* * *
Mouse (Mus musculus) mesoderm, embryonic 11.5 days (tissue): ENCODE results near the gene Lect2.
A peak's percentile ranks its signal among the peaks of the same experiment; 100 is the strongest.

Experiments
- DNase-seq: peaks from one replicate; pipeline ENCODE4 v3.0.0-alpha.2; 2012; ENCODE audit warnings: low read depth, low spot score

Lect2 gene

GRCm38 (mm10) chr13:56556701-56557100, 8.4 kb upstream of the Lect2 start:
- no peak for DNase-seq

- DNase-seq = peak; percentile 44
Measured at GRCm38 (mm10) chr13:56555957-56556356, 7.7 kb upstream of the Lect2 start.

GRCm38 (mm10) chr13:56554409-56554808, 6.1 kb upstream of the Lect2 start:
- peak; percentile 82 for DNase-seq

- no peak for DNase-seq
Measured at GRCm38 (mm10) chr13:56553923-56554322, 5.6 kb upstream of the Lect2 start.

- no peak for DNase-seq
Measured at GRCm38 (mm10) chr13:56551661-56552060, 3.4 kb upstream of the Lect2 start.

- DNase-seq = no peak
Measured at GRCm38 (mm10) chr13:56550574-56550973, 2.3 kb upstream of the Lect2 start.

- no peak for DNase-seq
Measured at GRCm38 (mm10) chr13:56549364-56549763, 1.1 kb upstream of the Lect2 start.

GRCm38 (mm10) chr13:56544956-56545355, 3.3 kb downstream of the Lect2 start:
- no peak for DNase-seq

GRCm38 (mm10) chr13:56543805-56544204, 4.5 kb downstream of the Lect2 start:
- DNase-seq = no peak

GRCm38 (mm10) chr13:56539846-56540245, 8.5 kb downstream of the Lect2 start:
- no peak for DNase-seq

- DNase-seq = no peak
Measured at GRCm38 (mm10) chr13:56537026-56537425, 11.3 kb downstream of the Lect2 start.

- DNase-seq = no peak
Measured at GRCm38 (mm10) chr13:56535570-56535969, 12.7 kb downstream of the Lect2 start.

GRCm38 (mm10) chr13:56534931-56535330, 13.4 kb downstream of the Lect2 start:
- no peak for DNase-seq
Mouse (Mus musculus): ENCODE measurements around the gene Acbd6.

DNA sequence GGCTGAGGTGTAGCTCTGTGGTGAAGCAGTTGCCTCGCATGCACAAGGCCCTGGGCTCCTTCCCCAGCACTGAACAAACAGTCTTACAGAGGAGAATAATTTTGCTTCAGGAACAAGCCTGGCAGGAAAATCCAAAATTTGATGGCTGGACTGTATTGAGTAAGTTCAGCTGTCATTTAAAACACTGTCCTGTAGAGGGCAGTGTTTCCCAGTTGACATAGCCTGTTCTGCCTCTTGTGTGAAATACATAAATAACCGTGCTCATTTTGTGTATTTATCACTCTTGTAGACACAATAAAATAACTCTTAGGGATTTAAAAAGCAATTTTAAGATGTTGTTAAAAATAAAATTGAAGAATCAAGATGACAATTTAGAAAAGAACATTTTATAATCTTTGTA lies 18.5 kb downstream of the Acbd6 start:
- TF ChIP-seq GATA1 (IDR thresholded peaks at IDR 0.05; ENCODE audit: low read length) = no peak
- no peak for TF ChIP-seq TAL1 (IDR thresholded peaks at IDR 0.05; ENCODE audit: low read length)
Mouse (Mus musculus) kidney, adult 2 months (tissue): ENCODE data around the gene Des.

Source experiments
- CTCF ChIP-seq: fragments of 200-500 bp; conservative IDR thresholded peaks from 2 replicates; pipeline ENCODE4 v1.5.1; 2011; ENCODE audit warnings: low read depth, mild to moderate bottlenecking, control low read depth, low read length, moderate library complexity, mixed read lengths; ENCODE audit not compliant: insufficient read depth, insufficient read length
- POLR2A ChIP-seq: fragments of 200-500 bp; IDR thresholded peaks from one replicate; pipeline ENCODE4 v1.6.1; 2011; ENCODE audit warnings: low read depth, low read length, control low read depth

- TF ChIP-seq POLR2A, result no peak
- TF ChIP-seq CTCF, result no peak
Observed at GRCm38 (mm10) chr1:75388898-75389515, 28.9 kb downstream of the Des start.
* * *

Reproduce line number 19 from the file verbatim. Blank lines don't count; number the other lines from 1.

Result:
Measured at GRCm38 (mm10) chr13:56549364-56549763, 1.1 kb upstream of the Lect2 start.